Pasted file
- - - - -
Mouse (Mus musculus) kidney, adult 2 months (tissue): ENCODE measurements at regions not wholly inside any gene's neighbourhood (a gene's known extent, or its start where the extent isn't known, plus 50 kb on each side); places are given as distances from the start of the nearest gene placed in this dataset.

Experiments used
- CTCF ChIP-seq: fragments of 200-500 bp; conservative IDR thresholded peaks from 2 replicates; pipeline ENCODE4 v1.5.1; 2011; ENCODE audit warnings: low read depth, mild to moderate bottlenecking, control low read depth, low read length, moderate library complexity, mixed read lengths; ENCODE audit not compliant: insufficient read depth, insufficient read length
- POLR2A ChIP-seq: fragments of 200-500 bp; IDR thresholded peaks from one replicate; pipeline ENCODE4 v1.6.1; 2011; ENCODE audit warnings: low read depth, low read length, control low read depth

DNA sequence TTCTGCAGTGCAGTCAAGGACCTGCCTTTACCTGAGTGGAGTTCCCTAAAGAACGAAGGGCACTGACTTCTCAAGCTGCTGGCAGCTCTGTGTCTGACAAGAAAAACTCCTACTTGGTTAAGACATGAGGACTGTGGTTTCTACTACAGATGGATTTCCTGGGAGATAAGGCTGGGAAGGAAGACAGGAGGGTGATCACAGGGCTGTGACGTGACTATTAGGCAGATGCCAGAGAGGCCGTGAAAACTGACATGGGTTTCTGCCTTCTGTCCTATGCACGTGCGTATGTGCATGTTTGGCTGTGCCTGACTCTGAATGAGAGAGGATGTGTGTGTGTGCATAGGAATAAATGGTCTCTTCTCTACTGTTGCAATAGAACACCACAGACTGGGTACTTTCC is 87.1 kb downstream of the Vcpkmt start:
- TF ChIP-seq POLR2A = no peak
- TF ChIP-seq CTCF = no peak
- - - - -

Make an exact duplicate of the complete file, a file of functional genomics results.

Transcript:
Mouse (Mus musculus) kidney, adult 2 months (tissue): ENCODE measurements at regions not wholly inside any gene's neighbourhood (a gene's known extent, or its start where the extent isn't known, plus 50 kb on each side); places are given as distances from the start of the nearest gene placed in this dataset.

Experiments used
- CTCF ChIP-seq: fragments of 200-500 bp; conservative IDR thresholded peaks from 2 replicates; pipeline ENCODE4 v1.5.1; 2011; ENCODE audit warnings: low read depth, mild to moderate bottlenecking, control low read depth, low read length, moderate library complexity, mixed read lengths; ENCODE audit not compliant: insufficient read depth, insufficient read length
- POLR2A ChIP-seq: fragments of 200-500 bp; IDR thresholded peaks from one replicate; pipeline ENCODE4 v1.6.1; 2011; ENCODE audit warnings: low read depth, low read length, control low read depth

DNA sequence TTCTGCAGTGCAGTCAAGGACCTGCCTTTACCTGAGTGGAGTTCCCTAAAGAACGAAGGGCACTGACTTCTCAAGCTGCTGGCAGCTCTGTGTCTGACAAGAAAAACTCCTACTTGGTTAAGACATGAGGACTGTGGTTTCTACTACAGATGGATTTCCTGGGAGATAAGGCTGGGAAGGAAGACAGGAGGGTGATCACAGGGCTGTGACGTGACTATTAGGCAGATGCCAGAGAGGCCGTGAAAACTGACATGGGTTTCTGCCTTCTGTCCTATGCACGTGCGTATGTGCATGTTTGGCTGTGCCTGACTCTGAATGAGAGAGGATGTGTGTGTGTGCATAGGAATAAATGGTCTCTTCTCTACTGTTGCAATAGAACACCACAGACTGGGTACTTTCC is 87.1 kb downstream of the Vcpkmt start:
- TF ChIP-seq POLR2A = no peak
- TF ChIP-seq CTCF = no peak